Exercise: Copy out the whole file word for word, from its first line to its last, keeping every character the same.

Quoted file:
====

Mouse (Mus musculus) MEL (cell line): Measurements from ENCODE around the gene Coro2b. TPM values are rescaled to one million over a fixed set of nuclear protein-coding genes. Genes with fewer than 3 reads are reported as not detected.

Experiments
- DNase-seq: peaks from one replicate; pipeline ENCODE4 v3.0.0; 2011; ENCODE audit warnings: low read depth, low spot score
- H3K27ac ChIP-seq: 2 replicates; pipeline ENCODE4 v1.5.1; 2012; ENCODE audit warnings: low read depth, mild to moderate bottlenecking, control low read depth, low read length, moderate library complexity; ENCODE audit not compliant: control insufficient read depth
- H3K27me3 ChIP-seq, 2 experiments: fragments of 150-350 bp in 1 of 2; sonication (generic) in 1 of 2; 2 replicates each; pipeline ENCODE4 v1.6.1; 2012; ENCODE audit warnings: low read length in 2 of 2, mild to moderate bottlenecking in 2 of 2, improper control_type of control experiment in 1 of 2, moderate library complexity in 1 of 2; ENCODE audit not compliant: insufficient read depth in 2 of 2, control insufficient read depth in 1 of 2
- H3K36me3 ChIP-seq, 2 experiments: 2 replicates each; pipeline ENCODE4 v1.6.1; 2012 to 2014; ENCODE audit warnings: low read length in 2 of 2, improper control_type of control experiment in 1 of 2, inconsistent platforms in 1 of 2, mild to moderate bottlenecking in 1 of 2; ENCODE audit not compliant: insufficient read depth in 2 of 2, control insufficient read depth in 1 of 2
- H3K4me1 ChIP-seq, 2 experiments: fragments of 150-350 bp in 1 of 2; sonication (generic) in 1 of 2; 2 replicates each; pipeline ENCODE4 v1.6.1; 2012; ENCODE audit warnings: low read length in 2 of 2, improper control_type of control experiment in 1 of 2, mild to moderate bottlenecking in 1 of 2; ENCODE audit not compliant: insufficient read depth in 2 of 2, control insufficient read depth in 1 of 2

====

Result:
Mouse (Mus musculus) MEL (cell line): Measurements from ENCODE around the gene Coro2b. TPM values are rescaled to one million over a fixed set of nuclear protein-coding genes. Genes with fewer than 3 reads are reported as not detected.

Experiments
- DNase-seq: peaks from one replicate; pipeline ENCODE4 v3.0.0; 2011; ENCODE audit warnings: low read depth, low spot score
- H3K27ac ChIP-seq: 2 replicates; pipeline ENCODE4 v1.5.1; 2012; ENCODE audit warnings: low read depth, mild to moderate bottlenecking, control low read depth, low read length, moderate library complexity; ENCODE audit not compliant: control insufficient read depth
- H3K27me3 ChIP-seq, 2 experiments: fragments of 150-350 bp in 1 of 2; sonication (generic) in 1 of 2; 2 replicates each; pipeline ENCODE4 v1.6.1; 2012; ENCODE audit warnings: low read length in 2 of 2, mild to moderate bottlenecking in 2 of 2, improper control_type of control experiment in 1 of 2, moderate library complexity in 1 of 2; ENCODE audit not compliant: insufficient read depth in 2 of 2, control insufficient read depth in 1 of 2
- H3K36me3 ChIP-seq, 2 experiments: 2 replicates each; pipeline ENCODE4 v1.6.1; 2012 to 2014; ENCODE audit warnings: low read length in 2 of 2, improper control_type of control experiment in 1 of 2, inconsistent platforms in 1 of 2, mild to moderate bottlenecking in 1 of 2; ENCODE audit not compliant: insufficient read depth in 2 of 2, control insufficient read depth in 1 of 2
- H3K4me1 ChIP-seq, 2 experiments: fragments of 150-350 bp in 1 of 2; sonication (generic) in 1 of 2; 2 replicates each; pipeline ENCODE4 v1.6.1; 2012; ENCODE audit warnings: low read length in 2 of 2, improper control_type of control experiment in 1 of 2, mild to moderate bottlenecking in 1 of 2; ENCODE audit not compliant: insufficient read depth in 2 of 2, control insufficient read depth in 1 of 2